Wednesday, 20 June 2012

How newspaper cartoons are produced

As a public service, I offer the following scribbly infographic to show how the front-page Westmorland Gazette newspaper cartoon is produced.

 Stage 1 - A journalist goes out and gathers a news story

Stage 2 - The journalist types in the news story, adding supplementary facts, figures and typos

Stage 3 - The cartoonist turns up 3 hours before press deadline and consults with his esteemed editor on suitable stories for the week's front-page cartoon

Stage 4 - The cartoonist then goes off to quiet corner to come up with ideas and pretend not to be daydreaming

Stage 5 - The cartoonist offers ideas of unsurpassed brilliance for consideration of the editor

Stage 6 - The steamed editor subjects the cartoonist's ideas to a rigorous editorial selection process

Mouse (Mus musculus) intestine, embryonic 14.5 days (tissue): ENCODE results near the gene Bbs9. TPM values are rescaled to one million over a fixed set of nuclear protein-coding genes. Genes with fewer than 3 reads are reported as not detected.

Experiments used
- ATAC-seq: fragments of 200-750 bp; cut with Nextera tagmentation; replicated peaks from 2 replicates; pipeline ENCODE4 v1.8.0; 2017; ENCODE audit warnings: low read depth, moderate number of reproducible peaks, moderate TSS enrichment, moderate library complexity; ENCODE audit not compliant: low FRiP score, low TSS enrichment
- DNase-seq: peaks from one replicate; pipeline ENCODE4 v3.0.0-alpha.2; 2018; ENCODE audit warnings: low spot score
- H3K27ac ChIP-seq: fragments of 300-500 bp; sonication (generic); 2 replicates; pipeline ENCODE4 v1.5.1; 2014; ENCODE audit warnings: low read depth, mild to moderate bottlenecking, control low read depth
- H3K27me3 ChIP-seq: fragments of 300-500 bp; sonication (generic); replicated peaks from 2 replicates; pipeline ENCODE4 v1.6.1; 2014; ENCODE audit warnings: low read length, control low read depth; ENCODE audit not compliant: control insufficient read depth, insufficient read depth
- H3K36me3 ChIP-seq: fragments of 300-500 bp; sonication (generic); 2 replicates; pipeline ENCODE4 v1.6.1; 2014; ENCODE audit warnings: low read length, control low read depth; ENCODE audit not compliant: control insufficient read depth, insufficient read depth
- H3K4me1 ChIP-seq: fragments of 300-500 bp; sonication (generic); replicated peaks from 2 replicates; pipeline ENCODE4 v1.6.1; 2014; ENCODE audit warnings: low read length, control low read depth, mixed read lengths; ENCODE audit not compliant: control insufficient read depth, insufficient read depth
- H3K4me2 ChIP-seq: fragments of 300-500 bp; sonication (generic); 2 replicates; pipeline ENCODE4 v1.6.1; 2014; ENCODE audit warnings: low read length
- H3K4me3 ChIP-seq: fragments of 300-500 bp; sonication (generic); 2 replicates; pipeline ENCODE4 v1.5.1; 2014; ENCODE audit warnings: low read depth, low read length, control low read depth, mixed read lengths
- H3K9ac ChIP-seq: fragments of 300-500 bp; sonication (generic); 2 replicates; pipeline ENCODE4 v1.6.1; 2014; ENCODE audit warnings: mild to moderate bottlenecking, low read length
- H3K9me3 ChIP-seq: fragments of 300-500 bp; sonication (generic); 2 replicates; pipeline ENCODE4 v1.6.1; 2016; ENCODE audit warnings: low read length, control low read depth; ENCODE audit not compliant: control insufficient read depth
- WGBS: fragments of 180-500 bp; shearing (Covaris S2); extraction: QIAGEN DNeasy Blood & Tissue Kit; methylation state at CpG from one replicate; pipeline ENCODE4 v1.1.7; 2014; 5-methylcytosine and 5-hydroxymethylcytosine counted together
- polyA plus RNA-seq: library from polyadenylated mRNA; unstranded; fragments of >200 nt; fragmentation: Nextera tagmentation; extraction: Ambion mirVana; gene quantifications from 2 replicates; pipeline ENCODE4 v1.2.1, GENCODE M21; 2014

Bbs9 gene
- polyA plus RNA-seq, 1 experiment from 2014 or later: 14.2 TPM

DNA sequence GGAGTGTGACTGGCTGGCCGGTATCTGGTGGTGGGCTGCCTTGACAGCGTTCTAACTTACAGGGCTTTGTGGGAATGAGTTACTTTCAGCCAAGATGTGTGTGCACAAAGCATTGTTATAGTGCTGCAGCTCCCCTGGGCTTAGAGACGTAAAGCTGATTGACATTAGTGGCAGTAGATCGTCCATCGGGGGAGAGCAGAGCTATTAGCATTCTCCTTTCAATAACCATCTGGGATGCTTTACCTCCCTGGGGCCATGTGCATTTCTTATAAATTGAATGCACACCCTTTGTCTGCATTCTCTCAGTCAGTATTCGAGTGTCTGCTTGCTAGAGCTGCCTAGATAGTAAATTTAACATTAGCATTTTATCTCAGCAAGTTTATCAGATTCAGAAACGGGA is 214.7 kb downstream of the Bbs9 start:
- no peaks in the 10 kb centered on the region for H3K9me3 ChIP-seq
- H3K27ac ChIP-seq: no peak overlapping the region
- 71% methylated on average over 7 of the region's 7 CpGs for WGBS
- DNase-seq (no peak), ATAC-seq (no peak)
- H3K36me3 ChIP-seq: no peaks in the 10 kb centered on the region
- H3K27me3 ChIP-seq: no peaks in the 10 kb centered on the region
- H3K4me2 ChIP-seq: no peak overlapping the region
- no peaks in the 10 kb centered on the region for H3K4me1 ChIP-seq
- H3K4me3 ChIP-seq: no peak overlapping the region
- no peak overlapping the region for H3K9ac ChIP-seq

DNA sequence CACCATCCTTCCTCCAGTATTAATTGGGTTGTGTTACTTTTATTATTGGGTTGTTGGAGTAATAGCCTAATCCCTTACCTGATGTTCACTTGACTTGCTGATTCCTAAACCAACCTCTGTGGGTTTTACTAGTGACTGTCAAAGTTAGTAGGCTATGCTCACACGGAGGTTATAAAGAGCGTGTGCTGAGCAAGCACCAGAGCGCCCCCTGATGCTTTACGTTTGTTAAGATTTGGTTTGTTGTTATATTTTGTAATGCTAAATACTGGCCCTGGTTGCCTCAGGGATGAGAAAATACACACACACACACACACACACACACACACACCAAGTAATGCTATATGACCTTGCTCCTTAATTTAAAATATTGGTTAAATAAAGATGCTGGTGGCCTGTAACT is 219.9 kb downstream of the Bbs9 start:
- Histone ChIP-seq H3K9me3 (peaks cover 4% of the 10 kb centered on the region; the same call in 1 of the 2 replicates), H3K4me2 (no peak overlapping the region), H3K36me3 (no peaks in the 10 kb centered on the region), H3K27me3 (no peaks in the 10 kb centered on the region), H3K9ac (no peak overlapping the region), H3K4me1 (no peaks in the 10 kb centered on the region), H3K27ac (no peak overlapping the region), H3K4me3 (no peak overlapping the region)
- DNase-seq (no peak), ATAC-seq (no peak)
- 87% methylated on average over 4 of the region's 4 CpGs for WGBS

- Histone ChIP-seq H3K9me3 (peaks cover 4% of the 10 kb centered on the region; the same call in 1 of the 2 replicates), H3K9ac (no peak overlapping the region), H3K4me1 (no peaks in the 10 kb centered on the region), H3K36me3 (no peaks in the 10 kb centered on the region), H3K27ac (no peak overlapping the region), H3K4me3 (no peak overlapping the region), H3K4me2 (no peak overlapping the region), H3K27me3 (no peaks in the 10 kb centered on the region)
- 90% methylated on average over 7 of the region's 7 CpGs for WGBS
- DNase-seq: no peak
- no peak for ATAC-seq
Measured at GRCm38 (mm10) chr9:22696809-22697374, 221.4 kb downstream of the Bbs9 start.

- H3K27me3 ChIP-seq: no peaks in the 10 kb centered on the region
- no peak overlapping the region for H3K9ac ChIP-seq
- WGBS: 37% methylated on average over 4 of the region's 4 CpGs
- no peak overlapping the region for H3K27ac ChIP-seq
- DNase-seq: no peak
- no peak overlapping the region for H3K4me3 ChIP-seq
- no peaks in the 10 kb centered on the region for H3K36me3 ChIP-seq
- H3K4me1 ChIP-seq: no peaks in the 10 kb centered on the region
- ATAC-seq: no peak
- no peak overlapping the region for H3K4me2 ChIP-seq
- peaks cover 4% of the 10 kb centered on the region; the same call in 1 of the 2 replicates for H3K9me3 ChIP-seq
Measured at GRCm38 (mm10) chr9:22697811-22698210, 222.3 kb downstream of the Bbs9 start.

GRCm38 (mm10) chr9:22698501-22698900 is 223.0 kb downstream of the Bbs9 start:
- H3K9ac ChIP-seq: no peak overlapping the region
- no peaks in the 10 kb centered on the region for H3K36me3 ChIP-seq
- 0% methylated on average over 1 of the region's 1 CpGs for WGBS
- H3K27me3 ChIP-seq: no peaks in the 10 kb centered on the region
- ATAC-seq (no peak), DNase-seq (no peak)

Stage 7 - Once the cartoonist receives the editor's final choice, he embarks upon artwork of great depth and beauty

Stage 8 - The artwork is scanned and beamed through cyberspace to Westmorland Gazette Production Command somewhere in low Earth orbit

Stage 9 - The following morning, The Westmorland Gazette appears with cartoon on front page. Loyal readers search out magnifying glass and prepare to be amused.

Stage 10 - The sketches submitted appear on this blog on Thursday morning and you get to vote which the editor should have chosen. To find out if you were right, the final cartoon appears on my website and you can find it here.


  1. Ha! I always wondered.

    I particularly like the Steamed Editor.

  2. Excellent. I especially liked the last one...point nicely made!

  3. You left out the bit where the hard-worked and unsung sub editor makes sense of the journalist's story, corrects the spelling and grammar and removes the libel...

  4. Interesting! It could be an informative intro for a great exhibition... ;-)

  5. A round brown circle on a cartoon means it actually spent time on his desk for some serious consideration...usually in the neighborhood of 20-30 minutes (or however long it took him to finish his coffee).

  6. That's a delightfully well told story Colin.
    (Recognises the scene with the bin and goes off to weep bitter, salty tears).
    Onwards, anyhow.